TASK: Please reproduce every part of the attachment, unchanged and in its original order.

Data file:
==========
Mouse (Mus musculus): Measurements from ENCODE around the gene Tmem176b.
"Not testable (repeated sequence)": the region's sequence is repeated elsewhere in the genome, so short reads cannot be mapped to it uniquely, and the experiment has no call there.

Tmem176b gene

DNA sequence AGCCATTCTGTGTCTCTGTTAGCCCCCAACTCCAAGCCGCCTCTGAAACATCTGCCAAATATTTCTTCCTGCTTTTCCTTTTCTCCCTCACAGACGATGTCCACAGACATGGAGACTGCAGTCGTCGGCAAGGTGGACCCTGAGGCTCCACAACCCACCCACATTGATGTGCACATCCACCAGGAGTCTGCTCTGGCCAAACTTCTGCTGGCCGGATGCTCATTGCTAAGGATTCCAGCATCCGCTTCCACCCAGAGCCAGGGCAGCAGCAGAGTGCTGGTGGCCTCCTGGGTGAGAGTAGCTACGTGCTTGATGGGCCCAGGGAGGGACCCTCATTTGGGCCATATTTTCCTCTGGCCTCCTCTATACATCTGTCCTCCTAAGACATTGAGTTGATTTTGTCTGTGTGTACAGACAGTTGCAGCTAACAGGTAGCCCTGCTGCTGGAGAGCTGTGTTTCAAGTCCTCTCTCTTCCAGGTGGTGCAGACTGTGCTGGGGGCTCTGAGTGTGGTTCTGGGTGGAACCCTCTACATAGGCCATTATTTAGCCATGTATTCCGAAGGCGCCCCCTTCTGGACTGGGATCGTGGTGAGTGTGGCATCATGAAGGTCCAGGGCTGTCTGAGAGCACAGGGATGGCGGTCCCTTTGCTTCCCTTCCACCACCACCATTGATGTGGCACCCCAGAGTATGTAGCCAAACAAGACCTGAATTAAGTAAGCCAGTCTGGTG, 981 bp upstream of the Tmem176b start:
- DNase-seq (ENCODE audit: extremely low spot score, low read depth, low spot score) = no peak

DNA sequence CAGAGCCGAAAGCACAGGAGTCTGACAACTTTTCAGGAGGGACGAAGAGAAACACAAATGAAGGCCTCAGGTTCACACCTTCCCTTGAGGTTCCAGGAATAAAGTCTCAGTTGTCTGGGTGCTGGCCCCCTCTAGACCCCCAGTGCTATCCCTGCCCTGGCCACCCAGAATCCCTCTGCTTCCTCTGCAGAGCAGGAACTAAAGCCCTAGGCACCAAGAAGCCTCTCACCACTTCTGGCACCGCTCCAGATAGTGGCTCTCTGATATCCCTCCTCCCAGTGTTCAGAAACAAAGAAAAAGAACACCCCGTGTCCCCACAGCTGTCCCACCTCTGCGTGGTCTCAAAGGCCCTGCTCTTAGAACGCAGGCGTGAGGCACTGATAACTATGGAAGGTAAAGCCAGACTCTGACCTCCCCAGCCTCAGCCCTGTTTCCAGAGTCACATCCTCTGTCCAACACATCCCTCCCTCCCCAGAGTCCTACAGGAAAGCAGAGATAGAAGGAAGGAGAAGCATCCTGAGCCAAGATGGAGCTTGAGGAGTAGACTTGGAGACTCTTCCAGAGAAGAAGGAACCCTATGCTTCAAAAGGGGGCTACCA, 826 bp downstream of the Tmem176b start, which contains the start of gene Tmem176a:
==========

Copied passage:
Mouse (Mus musculus): Measurements from ENCODE around the gene Tmem176b.
"Not testable (repeated sequence)": the region's sequence is repeated elsewhere in the genome, so short reads cannot be mapped to it uniquely, and the experiment has no call there.

Tmem176b gene

DNA sequence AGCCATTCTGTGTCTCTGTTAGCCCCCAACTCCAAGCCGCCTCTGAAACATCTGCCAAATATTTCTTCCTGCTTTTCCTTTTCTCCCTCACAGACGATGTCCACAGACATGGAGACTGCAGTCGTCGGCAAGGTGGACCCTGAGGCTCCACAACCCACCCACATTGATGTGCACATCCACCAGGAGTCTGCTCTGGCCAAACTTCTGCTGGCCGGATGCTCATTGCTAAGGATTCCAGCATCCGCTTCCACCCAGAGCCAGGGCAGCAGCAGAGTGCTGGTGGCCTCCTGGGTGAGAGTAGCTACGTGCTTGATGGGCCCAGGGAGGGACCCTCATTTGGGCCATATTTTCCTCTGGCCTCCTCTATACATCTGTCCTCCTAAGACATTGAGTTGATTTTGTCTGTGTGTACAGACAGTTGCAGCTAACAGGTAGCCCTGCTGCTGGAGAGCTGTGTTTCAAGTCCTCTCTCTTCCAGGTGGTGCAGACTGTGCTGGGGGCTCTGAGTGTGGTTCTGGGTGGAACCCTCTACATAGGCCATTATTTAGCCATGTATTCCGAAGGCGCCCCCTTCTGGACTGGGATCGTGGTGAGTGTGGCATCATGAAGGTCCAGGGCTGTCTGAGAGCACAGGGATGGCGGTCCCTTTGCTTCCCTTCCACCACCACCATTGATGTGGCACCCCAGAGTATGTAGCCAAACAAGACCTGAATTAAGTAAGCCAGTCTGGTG, 981 bp upstream of the Tmem176b start:
- DNase-seq (ENCODE audit: extremely low spot score, low read depth, low spot score) = no peak

DNA sequence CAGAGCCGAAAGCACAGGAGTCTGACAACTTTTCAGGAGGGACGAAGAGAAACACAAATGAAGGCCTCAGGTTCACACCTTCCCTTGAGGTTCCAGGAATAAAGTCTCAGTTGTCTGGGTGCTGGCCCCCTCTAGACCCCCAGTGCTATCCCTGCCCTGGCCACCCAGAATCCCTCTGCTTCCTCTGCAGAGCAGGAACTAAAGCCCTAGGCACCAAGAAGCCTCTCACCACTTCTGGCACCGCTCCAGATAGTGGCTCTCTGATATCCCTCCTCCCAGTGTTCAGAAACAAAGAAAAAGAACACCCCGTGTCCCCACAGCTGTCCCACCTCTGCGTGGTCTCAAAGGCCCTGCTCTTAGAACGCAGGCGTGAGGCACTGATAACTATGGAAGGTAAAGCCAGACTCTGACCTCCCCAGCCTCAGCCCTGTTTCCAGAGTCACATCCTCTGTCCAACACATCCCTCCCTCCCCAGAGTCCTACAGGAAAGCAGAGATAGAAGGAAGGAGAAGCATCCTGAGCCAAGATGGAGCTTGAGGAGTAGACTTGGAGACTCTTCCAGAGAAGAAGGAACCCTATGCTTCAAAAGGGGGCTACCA, 826 bp downstream of the Tmem176b start, which contains the start of gene Tmem176a: